wget https://bitbucket.org/ArneBab/wisp/downloads/wisp-0.8.0.tar.gz;
tar xf wisp-0.8.0.tar.gz ; cd wisp-0.8.0/;
./configure; make check;
guile -L . --language=wisp tests/factorial.w;
echo
If it prints 120120 (two times 120, the factorial of 5), your wisp is fully operational.
That’s it - have fun with wisp syntax!
On a personal note: It’s mindboggling that I could get this far! This is actually a fully bootstrapped indentation sensitive programming language with all the power of Scheme underneath, and it’s a one-person when-my-wife-and-children-sleep sideproject. The extensibility of Guile is awesome!
Update (2014-10-17): wisp v0.6.6 has a new implementation of the parser which now uses the scheme read function. `wisp-scheme.w` parses directly to a scheme syntax-tree instead of a scheme file to be more suitable to an SRFI. For more details, see the NEWS file. To test it, install Guile 2.0.x and bootstrap wisp:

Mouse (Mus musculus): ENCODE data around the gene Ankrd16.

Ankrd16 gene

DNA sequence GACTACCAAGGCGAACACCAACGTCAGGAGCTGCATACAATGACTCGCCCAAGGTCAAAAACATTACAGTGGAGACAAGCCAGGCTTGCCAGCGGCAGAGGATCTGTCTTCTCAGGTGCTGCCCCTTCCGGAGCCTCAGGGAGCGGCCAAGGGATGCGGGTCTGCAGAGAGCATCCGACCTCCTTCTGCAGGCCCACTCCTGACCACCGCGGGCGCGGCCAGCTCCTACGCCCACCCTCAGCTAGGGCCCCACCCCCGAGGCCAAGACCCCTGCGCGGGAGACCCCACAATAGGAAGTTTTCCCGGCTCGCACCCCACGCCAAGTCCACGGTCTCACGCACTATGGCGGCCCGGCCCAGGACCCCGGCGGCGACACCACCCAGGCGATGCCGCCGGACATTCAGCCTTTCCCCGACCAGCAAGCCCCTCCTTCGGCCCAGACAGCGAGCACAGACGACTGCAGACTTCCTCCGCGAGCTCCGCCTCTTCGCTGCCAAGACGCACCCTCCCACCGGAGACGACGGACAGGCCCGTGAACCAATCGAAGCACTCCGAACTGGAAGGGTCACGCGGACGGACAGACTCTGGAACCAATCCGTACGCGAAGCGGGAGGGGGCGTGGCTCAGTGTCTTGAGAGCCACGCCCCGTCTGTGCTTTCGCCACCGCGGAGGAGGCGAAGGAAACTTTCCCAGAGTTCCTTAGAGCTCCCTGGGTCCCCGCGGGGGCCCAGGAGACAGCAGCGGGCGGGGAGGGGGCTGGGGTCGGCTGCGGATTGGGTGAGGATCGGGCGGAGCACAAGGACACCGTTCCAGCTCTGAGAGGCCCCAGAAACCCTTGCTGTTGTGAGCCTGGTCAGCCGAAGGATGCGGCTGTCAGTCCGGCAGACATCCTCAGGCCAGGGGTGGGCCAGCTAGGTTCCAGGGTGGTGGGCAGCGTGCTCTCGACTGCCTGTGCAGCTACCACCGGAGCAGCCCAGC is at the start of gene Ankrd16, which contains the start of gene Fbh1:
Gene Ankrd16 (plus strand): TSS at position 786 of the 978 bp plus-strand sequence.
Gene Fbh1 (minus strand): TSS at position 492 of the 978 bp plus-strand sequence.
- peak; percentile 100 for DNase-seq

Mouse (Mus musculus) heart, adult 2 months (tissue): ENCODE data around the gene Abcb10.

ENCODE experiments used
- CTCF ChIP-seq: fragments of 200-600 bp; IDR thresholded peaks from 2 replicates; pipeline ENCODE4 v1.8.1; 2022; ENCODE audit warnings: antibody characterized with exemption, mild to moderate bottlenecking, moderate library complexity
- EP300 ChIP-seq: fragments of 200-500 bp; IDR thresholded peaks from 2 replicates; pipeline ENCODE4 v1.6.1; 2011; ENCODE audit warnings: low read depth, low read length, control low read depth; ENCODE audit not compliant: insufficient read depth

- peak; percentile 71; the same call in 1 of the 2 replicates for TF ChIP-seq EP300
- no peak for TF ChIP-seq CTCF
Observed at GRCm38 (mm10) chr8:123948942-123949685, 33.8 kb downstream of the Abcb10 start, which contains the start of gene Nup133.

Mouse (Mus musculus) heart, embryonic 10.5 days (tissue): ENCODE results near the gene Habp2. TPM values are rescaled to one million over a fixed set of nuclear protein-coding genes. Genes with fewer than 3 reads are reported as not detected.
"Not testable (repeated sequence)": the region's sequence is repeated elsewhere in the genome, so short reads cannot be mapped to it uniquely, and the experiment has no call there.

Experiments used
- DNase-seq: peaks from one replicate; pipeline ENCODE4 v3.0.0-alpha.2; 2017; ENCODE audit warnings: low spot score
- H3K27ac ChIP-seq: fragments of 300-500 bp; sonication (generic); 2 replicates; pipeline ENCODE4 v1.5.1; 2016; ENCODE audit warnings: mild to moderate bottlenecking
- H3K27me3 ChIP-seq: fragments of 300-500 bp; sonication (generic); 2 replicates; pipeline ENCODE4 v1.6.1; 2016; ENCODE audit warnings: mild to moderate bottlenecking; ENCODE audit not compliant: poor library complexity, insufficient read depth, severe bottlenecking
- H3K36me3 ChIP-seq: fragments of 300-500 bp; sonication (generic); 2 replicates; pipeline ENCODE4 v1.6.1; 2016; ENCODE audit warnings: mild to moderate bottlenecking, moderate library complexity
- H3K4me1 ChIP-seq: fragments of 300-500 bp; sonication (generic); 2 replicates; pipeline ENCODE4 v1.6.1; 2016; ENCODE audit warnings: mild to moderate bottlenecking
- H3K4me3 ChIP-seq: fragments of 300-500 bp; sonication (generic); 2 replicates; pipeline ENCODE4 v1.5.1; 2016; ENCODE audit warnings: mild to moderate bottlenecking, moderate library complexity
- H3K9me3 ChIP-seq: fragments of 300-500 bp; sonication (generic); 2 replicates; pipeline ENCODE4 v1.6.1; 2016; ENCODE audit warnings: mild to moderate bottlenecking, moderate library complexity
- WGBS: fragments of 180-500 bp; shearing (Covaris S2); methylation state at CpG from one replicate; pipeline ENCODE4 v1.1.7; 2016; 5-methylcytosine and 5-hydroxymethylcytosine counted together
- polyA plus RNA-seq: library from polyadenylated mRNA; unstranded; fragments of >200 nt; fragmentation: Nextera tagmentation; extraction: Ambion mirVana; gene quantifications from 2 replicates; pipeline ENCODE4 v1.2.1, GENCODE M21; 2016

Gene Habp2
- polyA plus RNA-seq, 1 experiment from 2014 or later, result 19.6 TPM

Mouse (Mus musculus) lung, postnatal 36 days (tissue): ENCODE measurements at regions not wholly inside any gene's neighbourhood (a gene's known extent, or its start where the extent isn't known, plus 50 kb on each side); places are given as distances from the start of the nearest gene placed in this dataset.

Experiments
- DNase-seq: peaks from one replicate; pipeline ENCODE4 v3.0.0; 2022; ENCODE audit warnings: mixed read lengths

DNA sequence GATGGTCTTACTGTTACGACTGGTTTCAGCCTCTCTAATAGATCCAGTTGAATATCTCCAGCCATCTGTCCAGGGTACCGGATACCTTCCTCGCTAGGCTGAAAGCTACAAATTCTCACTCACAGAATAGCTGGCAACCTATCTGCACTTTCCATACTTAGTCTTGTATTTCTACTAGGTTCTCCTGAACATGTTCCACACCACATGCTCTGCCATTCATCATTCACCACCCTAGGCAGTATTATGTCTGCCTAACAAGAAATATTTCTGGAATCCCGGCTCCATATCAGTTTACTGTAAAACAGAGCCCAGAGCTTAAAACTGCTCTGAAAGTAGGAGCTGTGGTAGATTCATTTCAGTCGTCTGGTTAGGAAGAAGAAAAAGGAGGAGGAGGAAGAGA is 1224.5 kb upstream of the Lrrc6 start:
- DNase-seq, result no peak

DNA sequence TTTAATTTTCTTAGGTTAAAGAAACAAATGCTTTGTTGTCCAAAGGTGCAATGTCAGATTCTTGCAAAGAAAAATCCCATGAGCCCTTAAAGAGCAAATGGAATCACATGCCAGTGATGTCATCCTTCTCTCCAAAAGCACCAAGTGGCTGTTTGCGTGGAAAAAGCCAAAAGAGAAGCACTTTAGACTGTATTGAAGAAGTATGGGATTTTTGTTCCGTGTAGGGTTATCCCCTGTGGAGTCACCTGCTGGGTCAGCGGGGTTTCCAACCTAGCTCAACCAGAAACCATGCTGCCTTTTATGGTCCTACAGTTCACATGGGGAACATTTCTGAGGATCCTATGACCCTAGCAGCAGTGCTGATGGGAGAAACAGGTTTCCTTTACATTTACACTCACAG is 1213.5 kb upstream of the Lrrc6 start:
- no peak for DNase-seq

wget https://bitbucket.org/ArneBab/wisp/downloads/wisp-0.6.6.tar.gz;
tar xf wisp-0.6.6.tar.gz; cd wisp-0.6.6;
./configure; make;
guile -L . --language=wisp
That’s it - have fun with wisp syntax at the REPL!
Caveat: It does not support the ' prefix yet (syntax point 4).
Update (2014-01-04): Resolved the name-clash together with Steve Purcell und Kris Jenkins: the javascript wisp-mode was renamed to wispjs-mode and wisp.el is called wisp-mode 0.1.5 again. It provides syntax highlighting for Emacs and minimal indentation support via tab. You can install it with `M-x package-install wisp-mode`
Update (2014-01-03): wisp-mode.el was renamed to wisp 0.1.4 to avoid a name clash with wisp-mode for the javascript-based wisp.